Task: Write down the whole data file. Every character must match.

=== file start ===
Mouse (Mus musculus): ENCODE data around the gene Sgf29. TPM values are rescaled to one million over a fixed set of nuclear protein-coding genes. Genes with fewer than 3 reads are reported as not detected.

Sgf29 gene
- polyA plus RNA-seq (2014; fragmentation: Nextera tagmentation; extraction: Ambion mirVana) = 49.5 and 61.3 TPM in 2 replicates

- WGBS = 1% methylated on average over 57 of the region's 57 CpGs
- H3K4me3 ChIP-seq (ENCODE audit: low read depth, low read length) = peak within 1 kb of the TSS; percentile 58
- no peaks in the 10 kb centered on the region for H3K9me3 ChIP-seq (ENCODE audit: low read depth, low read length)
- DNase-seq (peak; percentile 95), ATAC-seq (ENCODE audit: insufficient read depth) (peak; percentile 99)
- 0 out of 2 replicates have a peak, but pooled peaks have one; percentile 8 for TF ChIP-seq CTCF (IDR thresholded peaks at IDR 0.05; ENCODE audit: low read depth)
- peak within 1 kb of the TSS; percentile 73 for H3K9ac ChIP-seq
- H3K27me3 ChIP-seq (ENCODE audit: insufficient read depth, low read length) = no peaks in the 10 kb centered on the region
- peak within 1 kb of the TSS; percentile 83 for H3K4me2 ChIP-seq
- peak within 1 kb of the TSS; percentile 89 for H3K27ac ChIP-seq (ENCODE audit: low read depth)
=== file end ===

Mouse (Mus musculus): ENCODE data around the gene Sgf29. TPM values are rescaled to one million over a fixed set of nuclear protein-coding genes. Genes with fewer than 3 reads are reported as not detected.

Sgf29 gene
- polyA plus RNA-seq (2014; fragmentation: Nextera tagmentation; extraction: Ambion mirVana) = 49.5 and 61.3 TPM in 2 replicates

- WGBS = 1% methylated on average over 57 of the region's 57 CpGs
- H3K4me3 ChIP-seq (ENCODE audit: low read depth, low read length) = peak within 1 kb of the TSS; percentile 58
- no peaks in the 10 kb centered on the region for H3K9me3 ChIP-seq (ENCODE audit: low read depth, low read length)
- DNase-seq (peak; percentile 95), ATAC-seq (ENCODE audit: insufficient read depth) (peak; percentile 99)
- 0 out of 2 replicates have a peak, but pooled peaks have one; percentile 8 for TF ChIP-seq CTCF (IDR thresholded peaks at IDR 0.05; ENCODE audit: low read depth)
- peak within 1 kb of the TSS; percentile 73 for H3K9ac ChIP-seq
- H3K27me3 ChIP-seq (ENCODE audit: insufficient read depth, low read length) = no peaks in the 10 kb centered on the region
- peak within 1 kb of the TSS; percentile 83 for H3K4me2 ChIP-seq
- peak within 1 kb of the TSS; percentile 89 for H3K27ac ChIP-seq (ENCODE audit: low read depth)